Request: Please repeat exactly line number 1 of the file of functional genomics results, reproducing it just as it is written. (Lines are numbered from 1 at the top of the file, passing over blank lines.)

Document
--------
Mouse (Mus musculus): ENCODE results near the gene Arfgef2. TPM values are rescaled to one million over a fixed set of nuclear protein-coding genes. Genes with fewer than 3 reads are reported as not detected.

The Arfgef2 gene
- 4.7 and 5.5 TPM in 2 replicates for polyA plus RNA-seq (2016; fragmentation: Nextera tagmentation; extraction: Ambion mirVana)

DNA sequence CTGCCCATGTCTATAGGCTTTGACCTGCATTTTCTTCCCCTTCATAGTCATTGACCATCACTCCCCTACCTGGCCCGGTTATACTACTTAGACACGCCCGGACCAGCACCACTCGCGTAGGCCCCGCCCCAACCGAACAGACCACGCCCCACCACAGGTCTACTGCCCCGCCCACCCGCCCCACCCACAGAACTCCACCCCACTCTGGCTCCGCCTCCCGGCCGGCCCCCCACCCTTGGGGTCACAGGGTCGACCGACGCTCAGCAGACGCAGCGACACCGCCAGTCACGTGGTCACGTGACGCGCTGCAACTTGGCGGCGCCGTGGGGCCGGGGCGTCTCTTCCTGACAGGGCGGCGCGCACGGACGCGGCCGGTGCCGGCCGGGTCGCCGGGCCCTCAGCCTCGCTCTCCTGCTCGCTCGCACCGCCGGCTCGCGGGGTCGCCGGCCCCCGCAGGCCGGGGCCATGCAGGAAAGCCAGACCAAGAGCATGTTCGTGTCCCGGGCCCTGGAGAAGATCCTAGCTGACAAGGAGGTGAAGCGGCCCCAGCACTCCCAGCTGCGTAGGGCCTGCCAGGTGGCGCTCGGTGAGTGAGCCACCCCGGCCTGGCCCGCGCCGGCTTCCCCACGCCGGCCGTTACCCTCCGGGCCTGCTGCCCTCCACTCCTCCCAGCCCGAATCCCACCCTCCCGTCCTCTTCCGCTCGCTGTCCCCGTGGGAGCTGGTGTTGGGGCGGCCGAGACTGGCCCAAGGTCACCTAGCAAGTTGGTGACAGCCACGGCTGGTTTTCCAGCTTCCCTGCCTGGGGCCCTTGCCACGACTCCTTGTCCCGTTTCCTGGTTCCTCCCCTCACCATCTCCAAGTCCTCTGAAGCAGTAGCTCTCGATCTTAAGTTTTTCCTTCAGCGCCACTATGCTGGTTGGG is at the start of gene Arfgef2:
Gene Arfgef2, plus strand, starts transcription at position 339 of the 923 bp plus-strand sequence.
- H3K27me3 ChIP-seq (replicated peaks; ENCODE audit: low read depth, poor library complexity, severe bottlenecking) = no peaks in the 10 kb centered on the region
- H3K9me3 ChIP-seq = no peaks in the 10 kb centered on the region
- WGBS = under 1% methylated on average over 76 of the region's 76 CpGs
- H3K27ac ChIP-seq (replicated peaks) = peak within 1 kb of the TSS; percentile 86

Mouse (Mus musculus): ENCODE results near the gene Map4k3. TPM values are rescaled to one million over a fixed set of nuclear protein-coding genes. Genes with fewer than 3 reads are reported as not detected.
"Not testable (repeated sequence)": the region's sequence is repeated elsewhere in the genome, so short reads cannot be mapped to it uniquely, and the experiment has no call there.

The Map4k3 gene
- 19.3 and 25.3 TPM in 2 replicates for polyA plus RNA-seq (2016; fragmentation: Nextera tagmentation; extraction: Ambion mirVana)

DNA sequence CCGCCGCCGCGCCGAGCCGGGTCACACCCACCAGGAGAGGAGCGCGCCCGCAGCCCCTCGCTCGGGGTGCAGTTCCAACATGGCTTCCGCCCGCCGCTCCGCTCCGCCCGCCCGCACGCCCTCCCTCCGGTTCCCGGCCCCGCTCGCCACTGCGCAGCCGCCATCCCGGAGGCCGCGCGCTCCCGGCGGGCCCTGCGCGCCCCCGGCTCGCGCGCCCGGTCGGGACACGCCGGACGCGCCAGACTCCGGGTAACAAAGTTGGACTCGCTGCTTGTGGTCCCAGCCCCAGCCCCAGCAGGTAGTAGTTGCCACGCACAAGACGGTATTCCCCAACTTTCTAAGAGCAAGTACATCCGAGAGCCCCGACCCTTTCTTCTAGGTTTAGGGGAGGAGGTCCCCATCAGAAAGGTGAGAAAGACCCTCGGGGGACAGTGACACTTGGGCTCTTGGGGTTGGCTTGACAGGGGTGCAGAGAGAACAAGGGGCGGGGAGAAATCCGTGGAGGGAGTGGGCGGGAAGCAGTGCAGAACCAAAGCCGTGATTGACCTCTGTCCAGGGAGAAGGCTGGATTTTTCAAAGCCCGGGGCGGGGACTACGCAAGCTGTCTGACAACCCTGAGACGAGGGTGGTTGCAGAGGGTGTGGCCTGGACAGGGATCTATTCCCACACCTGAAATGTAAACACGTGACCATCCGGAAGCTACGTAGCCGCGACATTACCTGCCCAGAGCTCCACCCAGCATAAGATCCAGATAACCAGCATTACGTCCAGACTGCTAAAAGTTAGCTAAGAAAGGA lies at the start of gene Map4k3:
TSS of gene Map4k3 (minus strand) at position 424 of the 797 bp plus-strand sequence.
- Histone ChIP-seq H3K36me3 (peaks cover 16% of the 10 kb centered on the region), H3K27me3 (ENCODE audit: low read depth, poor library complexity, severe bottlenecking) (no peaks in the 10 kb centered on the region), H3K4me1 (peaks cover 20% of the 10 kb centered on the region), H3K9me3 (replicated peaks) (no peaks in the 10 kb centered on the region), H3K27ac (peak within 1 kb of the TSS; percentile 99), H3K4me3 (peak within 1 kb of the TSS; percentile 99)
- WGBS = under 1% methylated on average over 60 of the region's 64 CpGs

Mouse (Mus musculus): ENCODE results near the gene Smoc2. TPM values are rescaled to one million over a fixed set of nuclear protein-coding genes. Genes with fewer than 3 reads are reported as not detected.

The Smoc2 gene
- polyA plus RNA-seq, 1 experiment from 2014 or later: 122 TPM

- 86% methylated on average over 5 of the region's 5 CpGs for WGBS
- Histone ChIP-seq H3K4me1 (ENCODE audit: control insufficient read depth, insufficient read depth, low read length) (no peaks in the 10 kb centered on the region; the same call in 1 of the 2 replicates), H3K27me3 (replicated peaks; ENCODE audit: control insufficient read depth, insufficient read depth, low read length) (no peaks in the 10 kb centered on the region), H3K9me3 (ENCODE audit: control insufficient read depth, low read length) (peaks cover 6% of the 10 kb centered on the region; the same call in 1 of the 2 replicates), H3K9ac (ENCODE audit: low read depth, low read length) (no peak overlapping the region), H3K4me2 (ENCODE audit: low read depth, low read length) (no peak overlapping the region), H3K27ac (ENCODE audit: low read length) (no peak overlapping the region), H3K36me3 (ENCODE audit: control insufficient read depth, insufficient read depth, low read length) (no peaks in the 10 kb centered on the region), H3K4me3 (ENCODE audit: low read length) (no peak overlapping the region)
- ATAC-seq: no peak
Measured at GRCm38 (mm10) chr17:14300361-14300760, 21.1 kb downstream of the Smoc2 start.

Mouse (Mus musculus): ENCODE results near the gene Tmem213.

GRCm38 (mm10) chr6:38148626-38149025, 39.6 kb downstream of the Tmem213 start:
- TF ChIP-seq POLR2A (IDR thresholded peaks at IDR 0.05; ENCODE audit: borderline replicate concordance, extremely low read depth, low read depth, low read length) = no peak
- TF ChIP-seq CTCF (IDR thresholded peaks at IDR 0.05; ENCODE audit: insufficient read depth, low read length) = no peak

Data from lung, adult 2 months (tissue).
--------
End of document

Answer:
Mouse (Mus musculus): ENCODE results near the gene Arfgef2. TPM values are rescaled to one million over a fixed set of nuclear protein-coding genes. Genes with fewer than 3 reads are reported as not detected.